Startling accounts of sexual abuse at USC were made public this week as the campus gynecologist, Dr. George Tyndall, has been accused of sexual abuse spanning nearly three decades.

A survivor’s lawsuit was filed on May 21, 2018 in the Los Angeles Superior Court. In it, four plaintiff’s under the guise of “Jane Doe” allege that Tyndall engaged in sexually abusive and inappropriate conduct with female patients.

Among the details of the complaints filed against Tyndall were that of requiring patients to strip naked for routine exams, groping breasts, body parts, and performing vaginal penetration without medical justification. Furthermore, they allege he performed these duties without surgical gloves to protect against infection.

Being the only full-time gynecologist at the USC Student Health Center, further investigation has revealed the university received multiple complaints about his conduct beginning in the 1990s.
Coworkers complained he improperly photographed student genitalia and that he participated in “creepy” behavior that made them feel uncomfortable.

In a groundbreaking Los Angeles Times article released two days ago, accounts from a handful of women brave enough to speak their truth revealed disturbing behavior not only about Tyndell but the lack of response from campus officials.

Alexis Rodriguez recounted her complaint about Tyndell from 1995. After being labeled “difficult” by Tyndell in her chart for objecting to a vaginal abscess being removed without anesthetic, Rodriguez filed a complaint with the school about his unprofessional behavior. She cited a Playboy magazine being visible on his desk as well, which would strike many female patients as inappropriate. The school removed the label from her chart but didn’t remove Tyndell. “They missed an opportunity to save a lot of other women from his mistreatment,” she said.

Outside attorney’s have been asked to conduct an investigation, according the the USC Board of Trustees, who have been under mounting pressure to take swifter action. The inquiry will look into the “reporting failures” of the health center that allowed this kind of behavior to continue with impunity.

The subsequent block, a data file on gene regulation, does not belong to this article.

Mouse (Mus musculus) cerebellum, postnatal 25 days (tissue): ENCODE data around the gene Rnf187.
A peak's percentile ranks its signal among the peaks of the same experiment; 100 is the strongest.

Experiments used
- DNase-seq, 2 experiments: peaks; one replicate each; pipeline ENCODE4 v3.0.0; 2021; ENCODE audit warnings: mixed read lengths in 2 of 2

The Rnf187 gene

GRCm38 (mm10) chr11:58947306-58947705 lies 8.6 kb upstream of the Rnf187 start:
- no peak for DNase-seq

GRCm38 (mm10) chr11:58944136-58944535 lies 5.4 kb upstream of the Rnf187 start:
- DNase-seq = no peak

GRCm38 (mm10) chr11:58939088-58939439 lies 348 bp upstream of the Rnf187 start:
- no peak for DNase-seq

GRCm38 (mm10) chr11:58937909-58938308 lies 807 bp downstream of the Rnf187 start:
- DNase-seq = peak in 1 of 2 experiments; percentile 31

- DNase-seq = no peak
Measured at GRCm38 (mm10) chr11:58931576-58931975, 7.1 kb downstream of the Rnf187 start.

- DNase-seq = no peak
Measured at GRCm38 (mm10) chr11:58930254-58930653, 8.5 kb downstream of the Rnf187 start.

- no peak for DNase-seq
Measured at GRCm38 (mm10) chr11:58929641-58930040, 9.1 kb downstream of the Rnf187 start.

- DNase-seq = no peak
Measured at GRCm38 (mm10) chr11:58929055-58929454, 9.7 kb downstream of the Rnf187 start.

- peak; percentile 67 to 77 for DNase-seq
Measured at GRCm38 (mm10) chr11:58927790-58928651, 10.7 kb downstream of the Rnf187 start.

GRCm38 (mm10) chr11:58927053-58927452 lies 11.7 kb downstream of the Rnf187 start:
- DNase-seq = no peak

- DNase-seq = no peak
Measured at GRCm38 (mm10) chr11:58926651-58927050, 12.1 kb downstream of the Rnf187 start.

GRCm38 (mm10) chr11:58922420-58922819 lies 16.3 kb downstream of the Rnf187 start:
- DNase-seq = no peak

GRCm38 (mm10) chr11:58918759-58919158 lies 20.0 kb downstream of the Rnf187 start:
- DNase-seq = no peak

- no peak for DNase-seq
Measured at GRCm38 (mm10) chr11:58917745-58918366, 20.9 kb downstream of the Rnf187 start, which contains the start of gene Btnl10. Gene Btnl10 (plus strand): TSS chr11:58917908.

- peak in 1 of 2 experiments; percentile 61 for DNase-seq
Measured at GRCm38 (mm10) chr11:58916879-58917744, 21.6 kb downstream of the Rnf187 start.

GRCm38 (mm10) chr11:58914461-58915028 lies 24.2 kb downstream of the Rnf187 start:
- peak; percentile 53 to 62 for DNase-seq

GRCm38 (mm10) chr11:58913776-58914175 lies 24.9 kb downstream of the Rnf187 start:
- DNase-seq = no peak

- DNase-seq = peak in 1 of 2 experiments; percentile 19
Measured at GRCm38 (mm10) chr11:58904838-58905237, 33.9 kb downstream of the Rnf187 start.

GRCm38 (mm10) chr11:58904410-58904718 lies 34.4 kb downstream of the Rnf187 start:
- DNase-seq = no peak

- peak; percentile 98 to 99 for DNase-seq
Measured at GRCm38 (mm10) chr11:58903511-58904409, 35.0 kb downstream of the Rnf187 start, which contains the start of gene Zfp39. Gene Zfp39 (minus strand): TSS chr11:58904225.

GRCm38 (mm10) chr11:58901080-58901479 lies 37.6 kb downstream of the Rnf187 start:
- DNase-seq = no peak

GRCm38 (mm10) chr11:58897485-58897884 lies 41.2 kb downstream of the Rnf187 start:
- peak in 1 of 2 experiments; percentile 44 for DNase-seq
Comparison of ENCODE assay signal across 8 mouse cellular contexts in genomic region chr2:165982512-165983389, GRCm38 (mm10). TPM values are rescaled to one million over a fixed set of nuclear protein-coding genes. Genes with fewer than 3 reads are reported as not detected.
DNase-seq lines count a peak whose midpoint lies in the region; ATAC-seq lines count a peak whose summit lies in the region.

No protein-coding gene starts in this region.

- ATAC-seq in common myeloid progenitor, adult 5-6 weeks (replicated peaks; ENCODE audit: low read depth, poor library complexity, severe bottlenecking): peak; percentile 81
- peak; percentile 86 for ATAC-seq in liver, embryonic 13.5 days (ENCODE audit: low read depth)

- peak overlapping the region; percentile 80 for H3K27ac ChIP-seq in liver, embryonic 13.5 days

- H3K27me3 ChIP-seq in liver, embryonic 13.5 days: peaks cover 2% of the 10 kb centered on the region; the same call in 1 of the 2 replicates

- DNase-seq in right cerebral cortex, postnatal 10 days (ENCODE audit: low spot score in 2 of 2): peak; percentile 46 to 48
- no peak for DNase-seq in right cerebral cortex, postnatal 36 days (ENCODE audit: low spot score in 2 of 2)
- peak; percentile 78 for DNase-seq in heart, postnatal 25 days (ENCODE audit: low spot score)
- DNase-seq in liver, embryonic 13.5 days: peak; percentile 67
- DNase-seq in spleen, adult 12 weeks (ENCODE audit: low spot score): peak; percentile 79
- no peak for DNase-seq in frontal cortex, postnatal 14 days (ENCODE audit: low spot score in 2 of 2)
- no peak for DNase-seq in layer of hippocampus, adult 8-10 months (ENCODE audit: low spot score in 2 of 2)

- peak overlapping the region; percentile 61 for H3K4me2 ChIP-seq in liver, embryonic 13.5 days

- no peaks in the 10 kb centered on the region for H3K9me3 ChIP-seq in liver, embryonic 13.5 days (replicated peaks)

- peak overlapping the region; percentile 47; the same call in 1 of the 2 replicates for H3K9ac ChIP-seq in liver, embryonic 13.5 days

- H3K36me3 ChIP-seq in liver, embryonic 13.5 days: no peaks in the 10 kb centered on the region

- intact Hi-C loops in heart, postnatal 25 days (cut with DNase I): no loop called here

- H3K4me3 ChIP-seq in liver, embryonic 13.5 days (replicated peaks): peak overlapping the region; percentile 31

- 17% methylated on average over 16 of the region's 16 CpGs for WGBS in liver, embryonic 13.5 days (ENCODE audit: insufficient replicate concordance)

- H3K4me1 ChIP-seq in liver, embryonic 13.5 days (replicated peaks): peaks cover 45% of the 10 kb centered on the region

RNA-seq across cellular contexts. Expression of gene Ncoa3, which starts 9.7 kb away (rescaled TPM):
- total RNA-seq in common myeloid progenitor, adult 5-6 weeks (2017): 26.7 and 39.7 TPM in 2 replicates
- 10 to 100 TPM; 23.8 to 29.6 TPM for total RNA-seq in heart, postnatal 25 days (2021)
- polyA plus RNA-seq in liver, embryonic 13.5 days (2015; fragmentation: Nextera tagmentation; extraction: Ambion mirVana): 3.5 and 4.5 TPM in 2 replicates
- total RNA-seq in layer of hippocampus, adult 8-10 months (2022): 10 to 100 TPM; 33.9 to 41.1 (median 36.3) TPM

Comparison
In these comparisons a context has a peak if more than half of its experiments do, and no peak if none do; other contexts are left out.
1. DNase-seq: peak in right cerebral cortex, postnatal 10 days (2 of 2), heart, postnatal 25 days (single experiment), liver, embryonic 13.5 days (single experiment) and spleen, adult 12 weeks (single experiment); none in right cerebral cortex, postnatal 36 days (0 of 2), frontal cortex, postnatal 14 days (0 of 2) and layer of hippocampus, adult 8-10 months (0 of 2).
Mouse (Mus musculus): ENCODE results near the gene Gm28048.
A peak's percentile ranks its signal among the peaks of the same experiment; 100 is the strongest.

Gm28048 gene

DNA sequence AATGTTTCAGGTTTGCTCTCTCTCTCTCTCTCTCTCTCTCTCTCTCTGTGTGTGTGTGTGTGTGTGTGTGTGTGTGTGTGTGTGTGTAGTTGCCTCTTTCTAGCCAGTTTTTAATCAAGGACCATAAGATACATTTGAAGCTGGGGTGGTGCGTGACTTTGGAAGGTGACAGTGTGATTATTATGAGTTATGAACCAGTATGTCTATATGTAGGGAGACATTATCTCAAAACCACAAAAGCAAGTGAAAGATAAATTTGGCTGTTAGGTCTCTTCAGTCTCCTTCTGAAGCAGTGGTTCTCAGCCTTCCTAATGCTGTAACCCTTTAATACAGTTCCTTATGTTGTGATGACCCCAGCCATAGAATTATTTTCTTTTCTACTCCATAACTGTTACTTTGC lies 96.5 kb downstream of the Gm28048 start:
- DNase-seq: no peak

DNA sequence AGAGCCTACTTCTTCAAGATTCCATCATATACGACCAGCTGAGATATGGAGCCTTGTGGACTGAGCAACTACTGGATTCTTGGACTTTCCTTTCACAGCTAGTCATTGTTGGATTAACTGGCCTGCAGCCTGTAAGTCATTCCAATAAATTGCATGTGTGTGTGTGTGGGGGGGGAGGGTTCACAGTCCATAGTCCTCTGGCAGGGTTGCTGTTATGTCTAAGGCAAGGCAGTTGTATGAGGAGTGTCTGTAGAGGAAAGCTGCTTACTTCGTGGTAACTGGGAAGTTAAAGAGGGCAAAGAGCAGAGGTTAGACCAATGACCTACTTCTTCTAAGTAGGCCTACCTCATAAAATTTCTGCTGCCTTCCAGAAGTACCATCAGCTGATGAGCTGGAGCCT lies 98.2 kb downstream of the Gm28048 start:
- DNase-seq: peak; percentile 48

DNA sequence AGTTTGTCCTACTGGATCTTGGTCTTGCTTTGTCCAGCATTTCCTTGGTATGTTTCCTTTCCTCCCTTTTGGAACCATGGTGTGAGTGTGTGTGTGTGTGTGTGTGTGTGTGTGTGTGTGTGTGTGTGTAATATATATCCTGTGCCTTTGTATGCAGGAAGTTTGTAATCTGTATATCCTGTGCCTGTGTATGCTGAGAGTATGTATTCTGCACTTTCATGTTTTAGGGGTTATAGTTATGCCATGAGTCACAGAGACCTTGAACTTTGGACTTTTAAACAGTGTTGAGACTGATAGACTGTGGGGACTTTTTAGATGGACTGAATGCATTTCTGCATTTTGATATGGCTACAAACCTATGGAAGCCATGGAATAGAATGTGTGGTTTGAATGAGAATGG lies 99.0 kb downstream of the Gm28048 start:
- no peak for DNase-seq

USC never reported Tyndell’s conduct with the Medical Board of California nor were law enforcement ever contacted, a requirement once health care providers are made aware of possible sexual assault encounters.

Dr. George Tyndall, 71, began working at USC in 1989 and only a handful of years later earned the reputation among students as someone to be avoided. One alumna, according the the Times report (whose name was asked to remain anonymous) indicated she cautioned women to ask for a nurse practitioner when visiting Tyndall, or to ask for another student to accompany them to the appointment due to his questionable behavior.

Anita Thornton, an on-campus medical assistant, complained to the health clinic administrative staff about Tyndell taking photographs of patients. Tyndell apparently had three cameras in his office, one of which was professional quality he kept locked in a cabinet. The administration said they would look into it but nothing ever happened.

From staff members to students, those who filed complaints against Tyndell were hopeful their complaints would serve to better the campus community and help students feel safe. The university administration who reviewed the cases obviously did nothing to remedy the dire situation and instead subjected hundreds of women to Tyndell’s abusive behaviors which are now coming to light by the hundreds.

So far, nearly 300 people have contacted USC about their encounters with George Tyndall. The LAPD sex crimes detectives of the Robbery-Homicide Division will be conducting an investigation into those calls.

In an op-ed in response to the initial LA Times article, Cate Guggino, a former USC student and victim of Tyndall’s wrote, “I want the other women violated by Tyndall at USC to know they were not confused. Tyndall used his position as a doctor and his knowledge of what could be considered normal in an exam to exploit women.”

Manly, Stewart & Finaldi and The Senators (Ret.) Firm, LLP of Southern California, alongside the Nationally recognized sexual abuse law firm Schmidt & Clark, LLP of Washington D.C., are at the helm of seeking legal justice for victims of the abuse. They expect scores of additional victims will bravely come forward as the case continues to unfold.